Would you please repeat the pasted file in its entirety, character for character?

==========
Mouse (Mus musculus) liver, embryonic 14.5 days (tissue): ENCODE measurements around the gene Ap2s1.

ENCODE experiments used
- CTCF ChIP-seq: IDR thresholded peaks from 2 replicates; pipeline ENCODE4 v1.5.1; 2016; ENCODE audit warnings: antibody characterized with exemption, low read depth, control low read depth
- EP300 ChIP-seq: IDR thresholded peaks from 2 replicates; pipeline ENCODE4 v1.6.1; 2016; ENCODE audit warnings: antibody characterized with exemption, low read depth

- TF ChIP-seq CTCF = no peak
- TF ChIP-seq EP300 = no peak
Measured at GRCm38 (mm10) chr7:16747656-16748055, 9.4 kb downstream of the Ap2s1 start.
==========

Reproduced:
Mouse (Mus musculus) liver, embryonic 14.5 days (tissue): ENCODE measurements around the gene Ap2s1.

ENCODE experiments used
- CTCF ChIP-seq: IDR thresholded peaks from 2 replicates; pipeline ENCODE4 v1.5.1; 2016; ENCODE audit warnings: antibody characterized with exemption, low read depth, control low read depth
- EP300 ChIP-seq: IDR thresholded peaks from 2 replicates; pipeline ENCODE4 v1.6.1; 2016; ENCODE audit warnings: antibody characterized with exemption, low read depth

- TF ChIP-seq CTCF = no peak
- TF ChIP-seq EP300 = no peak
Measured at GRCm38 (mm10) chr7:16747656-16748055, 9.4 kb downstream of the Ap2s1 start.